1. Acupuncture
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Acupuncture is an alternative therapy that involves inserting thin needles into specific points on the body to stimulate energy flow. Some studies have shown that acupuncture can help induce labour and reduce the need for medical induction. However, it's essential to choose a licensed and experienced acupuncturist who specializes in pregnancy and labour induction.

  1. Spicy Food

Eating spicy food is a popular myth for inducing labour, but there's no scientific evidence to support this claim. While some women may experience gastrointestinal upset or heartburn after eating spicy food, it's unlikely to start labour. Moreover, consuming spicy food in large quantities may irritate your stomach and cause dehydration, which can be harmful during labour.

Preparing for Labour and Delivery

Whether you decide to try natural or medical induction, it's crucial to prepare yourself physically and emotionally for labour and delivery. Here are some tips to help you get ready:

  • Attend childbirth classes to learn about the stages of labour, pain management techniques, and coping strategies.
  • Create a birth plan that outlines your preferences for pain relief, positioning, and other aspects of labour and delivery.
  • Pack your hospital bag with essential items, such as comfortable clothes, toiletries, and snacks.
  • Practice relaxation techniques, such as deep breathing, meditation, or yoga, to reduce stress and anxiety.
  • Get plenty of rest and stay hydrated.


Inducing labour naturally can be a safe and effective way to help your baby arrive, but it's essential to consult with your healthcare provider before trying any methods. Nipple stimulation, sex, walking, acupuncture, and spicy food are some of the natural ways to induce labour, but not all may work for everyone. Remember to prepare yourself physically and emotionally for labour and delivery, and trust in your body's ability to bring your baby into the world.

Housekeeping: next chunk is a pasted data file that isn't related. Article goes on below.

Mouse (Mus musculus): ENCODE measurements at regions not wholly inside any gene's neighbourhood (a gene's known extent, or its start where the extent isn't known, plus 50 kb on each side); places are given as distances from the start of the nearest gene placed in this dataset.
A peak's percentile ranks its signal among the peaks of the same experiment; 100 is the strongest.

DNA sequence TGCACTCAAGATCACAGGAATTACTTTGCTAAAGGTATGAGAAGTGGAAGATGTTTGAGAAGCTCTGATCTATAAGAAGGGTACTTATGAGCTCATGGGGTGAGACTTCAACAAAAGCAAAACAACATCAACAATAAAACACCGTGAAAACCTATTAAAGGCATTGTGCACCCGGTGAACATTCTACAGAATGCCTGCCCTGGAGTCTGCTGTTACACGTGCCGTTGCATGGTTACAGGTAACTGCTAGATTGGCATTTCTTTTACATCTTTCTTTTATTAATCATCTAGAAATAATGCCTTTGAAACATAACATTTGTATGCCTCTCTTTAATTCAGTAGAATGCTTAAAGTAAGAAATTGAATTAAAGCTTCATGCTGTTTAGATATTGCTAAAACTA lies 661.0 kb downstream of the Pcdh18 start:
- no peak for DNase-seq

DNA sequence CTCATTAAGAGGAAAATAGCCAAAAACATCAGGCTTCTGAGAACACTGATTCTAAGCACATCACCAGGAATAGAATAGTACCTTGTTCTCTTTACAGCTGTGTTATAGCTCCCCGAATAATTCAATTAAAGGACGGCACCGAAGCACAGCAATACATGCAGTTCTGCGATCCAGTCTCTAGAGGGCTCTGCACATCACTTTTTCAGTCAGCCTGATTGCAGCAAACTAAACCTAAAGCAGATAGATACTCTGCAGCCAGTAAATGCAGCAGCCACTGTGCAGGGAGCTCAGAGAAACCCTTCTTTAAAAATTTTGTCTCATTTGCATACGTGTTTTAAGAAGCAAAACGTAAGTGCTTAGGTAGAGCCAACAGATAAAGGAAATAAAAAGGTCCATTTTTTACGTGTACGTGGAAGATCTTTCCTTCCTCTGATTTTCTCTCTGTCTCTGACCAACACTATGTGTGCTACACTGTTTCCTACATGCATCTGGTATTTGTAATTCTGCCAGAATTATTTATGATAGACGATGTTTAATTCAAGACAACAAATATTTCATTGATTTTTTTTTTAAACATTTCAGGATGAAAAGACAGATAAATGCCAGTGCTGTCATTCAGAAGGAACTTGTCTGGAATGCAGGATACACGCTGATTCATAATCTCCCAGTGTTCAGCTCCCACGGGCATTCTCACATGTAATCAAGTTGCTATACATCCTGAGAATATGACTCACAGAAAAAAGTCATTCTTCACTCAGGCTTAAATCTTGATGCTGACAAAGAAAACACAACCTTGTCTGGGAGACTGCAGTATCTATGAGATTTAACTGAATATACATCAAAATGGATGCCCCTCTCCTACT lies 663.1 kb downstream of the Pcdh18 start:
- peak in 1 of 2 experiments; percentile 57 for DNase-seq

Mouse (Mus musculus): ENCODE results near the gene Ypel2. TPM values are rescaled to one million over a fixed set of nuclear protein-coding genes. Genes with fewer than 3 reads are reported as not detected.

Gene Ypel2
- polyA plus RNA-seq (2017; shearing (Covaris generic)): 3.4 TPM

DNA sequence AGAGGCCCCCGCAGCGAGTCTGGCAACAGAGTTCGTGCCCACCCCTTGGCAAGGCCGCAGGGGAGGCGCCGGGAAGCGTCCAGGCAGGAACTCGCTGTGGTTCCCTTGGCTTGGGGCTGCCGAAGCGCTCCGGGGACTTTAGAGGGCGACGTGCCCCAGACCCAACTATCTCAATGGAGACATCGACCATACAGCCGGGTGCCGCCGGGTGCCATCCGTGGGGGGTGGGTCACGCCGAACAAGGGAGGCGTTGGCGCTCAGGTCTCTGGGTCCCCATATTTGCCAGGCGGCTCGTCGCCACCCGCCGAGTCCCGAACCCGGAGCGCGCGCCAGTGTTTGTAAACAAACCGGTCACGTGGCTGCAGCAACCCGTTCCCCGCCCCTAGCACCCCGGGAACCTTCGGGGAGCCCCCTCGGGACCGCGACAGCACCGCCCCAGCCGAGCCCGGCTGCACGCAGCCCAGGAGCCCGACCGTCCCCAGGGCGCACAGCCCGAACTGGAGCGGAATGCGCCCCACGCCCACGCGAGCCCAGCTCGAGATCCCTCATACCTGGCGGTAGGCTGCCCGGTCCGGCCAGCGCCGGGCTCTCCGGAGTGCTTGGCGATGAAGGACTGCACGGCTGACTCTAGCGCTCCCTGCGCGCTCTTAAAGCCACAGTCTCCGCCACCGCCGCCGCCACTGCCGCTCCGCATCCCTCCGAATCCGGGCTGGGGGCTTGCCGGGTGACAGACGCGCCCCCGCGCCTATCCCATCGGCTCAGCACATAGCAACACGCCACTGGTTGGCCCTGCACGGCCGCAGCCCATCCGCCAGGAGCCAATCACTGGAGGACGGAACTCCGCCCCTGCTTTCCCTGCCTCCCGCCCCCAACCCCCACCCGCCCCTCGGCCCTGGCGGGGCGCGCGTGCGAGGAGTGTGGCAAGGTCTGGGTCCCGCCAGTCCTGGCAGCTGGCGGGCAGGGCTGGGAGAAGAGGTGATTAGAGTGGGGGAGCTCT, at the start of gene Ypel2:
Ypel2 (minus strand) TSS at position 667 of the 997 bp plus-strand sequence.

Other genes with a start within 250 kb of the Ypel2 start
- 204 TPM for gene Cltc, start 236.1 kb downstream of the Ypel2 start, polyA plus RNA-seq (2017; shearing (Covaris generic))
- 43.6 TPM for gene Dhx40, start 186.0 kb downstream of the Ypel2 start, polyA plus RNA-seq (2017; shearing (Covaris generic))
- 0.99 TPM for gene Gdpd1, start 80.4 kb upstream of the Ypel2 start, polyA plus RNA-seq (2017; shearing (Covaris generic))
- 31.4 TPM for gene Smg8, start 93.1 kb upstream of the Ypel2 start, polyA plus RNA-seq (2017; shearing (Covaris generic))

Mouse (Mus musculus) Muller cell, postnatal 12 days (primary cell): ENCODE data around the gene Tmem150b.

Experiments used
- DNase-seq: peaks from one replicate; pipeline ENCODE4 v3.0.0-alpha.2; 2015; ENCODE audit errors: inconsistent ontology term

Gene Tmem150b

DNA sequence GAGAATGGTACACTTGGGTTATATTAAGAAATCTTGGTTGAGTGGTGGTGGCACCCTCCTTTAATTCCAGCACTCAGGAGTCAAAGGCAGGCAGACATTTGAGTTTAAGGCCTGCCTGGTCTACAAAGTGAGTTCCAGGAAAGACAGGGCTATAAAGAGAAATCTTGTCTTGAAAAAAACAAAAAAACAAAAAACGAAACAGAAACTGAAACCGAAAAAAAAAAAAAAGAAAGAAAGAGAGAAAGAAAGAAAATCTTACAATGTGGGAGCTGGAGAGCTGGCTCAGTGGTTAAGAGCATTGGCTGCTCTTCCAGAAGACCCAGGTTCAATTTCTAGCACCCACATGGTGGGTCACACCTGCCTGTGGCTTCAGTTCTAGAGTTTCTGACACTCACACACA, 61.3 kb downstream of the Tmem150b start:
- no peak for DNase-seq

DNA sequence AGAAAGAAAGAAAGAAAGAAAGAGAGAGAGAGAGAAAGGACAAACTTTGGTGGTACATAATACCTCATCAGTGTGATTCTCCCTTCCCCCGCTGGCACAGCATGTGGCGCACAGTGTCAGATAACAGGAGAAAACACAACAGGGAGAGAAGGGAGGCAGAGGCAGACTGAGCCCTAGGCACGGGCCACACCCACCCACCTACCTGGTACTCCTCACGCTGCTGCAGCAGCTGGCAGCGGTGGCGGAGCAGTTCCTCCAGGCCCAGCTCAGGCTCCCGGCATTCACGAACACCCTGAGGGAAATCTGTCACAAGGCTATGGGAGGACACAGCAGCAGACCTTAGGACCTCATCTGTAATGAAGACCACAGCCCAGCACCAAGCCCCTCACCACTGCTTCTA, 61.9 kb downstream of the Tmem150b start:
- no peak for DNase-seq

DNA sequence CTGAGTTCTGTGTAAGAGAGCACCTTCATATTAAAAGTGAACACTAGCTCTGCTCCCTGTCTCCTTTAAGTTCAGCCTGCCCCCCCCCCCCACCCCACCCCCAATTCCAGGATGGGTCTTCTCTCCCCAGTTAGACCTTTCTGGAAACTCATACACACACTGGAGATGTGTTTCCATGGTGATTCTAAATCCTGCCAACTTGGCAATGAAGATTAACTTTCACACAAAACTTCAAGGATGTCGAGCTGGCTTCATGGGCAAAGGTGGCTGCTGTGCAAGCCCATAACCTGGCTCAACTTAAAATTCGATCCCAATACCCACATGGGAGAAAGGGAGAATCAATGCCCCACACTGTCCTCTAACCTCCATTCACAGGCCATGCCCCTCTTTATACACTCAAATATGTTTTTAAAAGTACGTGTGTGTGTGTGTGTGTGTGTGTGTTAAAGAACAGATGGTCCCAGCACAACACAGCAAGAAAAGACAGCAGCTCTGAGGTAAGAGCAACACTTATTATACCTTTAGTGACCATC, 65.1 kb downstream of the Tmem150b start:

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  1. Can I induce labour at home?
    Yes, there are several natural methods to induce labour that you can try at home, such as nipple stimulation, sex, walking, acupuncture, and spicy food. However, it's essential to consult with your healthcare provider first and monitor your contractions' strength and frequency.

  2. What are the risks of natural induction?
    While natural induction methods are generally safe for healthy, low-risk pregnancies, they may not be suitable for high-risk pregnancies, such as those with placenta previa or a history of premature labour. Additionally, some methods, such as nipple stimulation, may cause overly strong or frequent contractions, which can be harmful to the baby.

  3. Can I use natural induction methods if I'm overdue?
    Yes, natural induction methods can be helpful if you're past your due date and want to avoid medical induction. However, it's essential to consult with your healthcare provider first and monitor your baby's movements and wellbeing.

  4. When should I go to the hospital?
    You should go to the hospital once you're in active labour, which means your contractions are regular, strong, and about five minutes apart. However, if you experience any signs of labour complications, such as heavy bleeding, severe abdominal pain, or decreased fetal movement, go to the hospital immediately.

  5. How can I cope with labour pain?
    There are several pain management techniques you can use during labour, such as breathing exercises, relaxation techniques, massage, warm baths or showers, and medication. Discuss your options with your healthcare provider and prepare a birth plan that outlines your preferences for pain relief.